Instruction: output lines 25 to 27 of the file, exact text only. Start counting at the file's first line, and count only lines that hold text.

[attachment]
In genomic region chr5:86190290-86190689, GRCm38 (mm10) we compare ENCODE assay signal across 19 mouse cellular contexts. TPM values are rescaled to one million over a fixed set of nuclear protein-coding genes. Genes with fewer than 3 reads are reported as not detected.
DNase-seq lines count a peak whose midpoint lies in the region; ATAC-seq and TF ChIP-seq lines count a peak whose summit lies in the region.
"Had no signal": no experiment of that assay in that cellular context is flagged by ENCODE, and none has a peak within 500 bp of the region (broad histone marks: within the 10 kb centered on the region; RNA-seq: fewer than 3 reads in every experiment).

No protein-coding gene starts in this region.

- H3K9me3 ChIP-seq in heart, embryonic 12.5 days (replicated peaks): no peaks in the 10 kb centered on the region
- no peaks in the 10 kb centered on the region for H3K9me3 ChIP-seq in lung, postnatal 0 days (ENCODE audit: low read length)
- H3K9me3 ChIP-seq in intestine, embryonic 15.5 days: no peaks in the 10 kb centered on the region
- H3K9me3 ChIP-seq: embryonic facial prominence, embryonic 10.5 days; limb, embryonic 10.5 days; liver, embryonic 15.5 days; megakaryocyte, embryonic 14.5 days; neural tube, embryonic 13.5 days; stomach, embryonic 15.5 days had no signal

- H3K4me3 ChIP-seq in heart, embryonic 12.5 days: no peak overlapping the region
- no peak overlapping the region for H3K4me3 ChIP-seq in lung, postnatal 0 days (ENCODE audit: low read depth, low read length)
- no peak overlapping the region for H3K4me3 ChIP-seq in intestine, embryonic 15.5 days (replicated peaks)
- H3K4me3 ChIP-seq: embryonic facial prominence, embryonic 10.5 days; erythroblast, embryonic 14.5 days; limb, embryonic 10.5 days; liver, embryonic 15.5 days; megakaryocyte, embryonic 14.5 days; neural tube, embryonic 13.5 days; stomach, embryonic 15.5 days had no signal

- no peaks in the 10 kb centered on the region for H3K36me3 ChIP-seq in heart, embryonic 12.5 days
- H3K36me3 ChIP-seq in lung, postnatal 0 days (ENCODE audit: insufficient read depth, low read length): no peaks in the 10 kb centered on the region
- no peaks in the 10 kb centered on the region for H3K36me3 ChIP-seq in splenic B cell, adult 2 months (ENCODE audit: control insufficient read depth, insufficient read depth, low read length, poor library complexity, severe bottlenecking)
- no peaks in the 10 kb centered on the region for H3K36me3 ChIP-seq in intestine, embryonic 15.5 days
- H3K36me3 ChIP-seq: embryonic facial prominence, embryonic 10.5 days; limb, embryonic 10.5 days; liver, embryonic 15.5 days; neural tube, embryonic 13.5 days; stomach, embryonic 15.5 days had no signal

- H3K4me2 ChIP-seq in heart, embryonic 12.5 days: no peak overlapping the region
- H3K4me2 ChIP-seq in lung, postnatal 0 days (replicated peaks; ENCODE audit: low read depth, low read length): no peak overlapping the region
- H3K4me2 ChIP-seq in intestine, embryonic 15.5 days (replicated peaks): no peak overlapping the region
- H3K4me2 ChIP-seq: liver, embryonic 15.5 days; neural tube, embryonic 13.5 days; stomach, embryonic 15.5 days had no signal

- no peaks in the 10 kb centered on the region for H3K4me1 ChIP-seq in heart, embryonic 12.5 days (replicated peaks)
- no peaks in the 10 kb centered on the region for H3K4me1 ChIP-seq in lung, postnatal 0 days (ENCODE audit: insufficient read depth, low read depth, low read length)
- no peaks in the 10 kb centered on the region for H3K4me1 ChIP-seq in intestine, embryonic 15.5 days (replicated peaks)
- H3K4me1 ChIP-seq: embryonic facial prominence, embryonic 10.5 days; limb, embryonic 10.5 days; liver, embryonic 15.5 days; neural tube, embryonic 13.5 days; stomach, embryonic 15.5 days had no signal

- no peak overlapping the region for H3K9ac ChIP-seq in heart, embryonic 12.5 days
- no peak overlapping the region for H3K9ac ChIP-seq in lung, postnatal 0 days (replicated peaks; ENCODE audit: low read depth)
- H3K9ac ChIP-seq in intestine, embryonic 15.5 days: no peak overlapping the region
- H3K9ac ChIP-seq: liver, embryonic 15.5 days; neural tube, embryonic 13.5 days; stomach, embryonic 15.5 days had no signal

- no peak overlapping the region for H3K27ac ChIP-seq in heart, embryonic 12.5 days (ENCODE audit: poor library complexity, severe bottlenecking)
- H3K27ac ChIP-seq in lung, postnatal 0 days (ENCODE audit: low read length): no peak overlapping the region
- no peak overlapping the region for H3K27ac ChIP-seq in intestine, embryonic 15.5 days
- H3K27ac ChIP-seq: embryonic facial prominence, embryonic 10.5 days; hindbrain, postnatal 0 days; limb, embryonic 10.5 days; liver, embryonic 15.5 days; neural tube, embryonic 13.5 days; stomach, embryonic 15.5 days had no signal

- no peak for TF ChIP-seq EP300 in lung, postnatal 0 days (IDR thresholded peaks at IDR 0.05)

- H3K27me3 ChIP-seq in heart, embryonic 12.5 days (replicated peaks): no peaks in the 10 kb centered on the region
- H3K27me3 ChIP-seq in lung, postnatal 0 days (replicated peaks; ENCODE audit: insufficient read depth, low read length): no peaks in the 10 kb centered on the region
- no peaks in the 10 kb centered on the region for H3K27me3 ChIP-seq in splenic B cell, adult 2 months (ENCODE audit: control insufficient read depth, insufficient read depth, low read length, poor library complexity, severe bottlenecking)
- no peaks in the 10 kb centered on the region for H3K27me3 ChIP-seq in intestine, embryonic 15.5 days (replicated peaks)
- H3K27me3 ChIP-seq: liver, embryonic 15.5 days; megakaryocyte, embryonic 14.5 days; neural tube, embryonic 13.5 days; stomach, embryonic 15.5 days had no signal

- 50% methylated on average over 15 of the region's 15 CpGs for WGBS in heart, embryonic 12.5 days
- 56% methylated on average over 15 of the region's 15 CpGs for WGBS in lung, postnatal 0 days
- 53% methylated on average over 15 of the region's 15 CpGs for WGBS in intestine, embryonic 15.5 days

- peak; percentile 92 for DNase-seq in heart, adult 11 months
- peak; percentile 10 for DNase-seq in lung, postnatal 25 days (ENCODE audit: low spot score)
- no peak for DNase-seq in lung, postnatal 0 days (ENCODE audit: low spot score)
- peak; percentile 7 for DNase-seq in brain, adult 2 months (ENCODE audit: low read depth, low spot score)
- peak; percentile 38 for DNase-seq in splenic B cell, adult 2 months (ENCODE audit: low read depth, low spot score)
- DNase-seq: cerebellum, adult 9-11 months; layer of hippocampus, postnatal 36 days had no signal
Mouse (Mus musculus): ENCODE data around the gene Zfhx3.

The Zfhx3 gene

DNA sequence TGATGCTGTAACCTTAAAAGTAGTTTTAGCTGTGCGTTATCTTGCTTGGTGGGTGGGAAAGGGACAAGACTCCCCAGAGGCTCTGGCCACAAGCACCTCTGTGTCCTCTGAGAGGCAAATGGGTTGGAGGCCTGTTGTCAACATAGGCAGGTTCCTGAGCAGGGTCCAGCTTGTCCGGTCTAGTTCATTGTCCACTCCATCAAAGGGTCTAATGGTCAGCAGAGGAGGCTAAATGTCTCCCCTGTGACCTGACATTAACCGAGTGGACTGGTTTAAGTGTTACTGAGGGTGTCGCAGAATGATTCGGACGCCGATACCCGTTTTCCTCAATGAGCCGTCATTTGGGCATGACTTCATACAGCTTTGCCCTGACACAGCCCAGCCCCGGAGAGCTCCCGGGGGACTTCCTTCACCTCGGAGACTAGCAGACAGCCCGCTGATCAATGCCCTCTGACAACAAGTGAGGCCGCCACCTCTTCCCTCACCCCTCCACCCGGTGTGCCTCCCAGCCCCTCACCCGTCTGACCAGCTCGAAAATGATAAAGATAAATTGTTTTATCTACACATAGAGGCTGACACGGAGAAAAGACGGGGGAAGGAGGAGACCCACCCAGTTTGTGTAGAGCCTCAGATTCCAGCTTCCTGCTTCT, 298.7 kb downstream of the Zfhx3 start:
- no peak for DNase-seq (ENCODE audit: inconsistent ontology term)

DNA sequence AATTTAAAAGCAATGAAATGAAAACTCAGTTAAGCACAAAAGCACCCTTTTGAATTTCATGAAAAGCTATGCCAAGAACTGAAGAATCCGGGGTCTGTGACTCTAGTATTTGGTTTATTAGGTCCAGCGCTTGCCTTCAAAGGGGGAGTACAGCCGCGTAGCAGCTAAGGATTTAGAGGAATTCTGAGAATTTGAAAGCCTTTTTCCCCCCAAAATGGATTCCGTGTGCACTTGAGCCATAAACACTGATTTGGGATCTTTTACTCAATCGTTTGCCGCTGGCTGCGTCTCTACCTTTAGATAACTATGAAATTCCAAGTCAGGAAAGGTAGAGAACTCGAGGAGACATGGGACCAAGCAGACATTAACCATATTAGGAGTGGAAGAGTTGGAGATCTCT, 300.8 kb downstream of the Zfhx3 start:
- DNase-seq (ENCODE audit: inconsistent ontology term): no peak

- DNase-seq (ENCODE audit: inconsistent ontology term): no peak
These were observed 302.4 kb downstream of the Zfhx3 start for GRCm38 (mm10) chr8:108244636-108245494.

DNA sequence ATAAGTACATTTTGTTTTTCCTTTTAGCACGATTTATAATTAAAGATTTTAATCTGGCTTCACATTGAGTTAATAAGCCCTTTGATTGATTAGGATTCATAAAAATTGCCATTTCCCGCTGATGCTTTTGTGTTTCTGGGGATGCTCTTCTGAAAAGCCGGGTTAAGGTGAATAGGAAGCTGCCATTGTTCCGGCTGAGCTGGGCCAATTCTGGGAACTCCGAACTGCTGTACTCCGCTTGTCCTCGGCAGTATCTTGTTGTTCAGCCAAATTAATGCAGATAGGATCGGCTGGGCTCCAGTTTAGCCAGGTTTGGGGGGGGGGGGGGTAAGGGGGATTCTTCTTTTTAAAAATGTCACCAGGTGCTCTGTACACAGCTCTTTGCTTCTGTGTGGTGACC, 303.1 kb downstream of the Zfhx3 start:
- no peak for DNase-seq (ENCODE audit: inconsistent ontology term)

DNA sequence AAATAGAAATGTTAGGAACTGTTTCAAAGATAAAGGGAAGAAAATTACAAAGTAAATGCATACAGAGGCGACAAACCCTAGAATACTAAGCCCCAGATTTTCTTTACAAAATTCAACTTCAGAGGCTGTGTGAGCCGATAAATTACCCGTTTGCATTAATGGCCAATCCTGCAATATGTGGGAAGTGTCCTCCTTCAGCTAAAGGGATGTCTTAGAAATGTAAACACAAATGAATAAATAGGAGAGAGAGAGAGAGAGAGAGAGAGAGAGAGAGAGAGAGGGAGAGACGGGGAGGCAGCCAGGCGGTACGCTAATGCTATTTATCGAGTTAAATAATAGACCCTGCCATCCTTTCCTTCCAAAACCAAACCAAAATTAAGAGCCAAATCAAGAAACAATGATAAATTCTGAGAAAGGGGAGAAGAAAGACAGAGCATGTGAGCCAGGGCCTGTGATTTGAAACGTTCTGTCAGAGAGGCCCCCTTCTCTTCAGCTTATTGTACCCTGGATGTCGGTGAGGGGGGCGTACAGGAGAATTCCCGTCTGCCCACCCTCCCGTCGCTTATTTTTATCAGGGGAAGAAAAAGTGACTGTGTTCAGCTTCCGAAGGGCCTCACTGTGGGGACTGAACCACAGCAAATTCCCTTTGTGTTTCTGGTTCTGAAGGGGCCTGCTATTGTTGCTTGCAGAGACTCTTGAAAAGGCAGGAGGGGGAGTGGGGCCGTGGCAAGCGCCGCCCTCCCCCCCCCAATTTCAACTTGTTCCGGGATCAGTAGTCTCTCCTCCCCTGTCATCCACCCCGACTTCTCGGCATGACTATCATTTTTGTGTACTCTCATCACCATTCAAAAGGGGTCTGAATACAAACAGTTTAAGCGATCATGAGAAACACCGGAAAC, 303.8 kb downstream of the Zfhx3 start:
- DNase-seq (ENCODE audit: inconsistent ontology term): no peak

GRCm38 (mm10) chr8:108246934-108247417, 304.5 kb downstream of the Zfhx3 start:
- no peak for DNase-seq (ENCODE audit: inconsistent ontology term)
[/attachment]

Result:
- H3K4me1 ChIP-seq: embryonic facial prominence, embryonic 10.5 days; limb, embryonic 10.5 days; liver, embryonic 15.5 days; neural tube, embryonic 13.5 days; stomach, embryonic 15.5 days had no signal

- no peak overlapping the region for H3K9ac ChIP-seq in heart, embryonic 12.5 days
- no peak overlapping the region for H3K9ac ChIP-seq in lung, postnatal 0 days (replicated peaks; ENCODE audit: low read depth)